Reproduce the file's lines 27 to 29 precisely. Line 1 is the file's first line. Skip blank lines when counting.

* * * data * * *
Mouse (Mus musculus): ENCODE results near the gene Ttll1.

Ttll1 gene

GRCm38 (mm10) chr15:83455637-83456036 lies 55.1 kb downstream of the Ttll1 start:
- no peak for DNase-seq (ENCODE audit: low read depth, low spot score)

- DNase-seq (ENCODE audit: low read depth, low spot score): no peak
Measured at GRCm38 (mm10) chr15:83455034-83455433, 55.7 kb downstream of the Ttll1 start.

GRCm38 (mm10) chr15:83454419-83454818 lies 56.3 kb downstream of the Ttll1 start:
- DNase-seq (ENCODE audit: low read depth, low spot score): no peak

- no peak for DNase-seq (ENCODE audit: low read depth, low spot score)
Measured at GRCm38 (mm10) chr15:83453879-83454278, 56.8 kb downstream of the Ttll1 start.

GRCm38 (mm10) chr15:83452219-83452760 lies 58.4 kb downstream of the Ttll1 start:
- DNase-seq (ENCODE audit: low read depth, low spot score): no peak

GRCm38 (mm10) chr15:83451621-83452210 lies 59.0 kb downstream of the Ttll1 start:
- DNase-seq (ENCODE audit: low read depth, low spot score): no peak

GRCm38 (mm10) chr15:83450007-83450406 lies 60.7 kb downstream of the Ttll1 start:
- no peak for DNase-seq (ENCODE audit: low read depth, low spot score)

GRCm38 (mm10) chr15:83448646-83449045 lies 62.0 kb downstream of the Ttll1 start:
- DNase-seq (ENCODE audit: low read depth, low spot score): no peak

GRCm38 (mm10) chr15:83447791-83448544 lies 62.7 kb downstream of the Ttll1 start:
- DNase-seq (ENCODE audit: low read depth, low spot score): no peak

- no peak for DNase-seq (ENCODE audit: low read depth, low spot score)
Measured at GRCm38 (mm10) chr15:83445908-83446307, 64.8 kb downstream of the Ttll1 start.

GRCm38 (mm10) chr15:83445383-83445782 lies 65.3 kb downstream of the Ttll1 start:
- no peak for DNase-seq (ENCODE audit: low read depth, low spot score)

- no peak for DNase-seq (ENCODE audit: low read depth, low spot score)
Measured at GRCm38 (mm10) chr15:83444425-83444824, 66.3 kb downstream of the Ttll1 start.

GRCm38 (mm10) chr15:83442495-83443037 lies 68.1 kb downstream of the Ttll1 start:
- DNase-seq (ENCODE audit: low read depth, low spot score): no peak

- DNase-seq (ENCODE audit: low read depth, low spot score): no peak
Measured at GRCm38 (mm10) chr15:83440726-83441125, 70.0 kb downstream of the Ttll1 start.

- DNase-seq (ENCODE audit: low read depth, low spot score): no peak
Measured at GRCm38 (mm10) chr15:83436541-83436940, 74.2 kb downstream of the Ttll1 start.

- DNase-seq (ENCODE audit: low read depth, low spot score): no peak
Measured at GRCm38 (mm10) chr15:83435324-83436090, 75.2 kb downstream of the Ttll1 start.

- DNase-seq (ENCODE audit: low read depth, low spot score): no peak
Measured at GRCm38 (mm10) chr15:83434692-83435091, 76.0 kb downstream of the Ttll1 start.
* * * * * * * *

GRCm38 (mm10) chr15:83442495-83443037 lies 68.1 kb downstream of the Ttll1 start:
- DNase-seq (ENCODE audit: low read depth, low spot score): no peak

- DNase-seq (ENCODE audit: low read depth, low spot score): no peak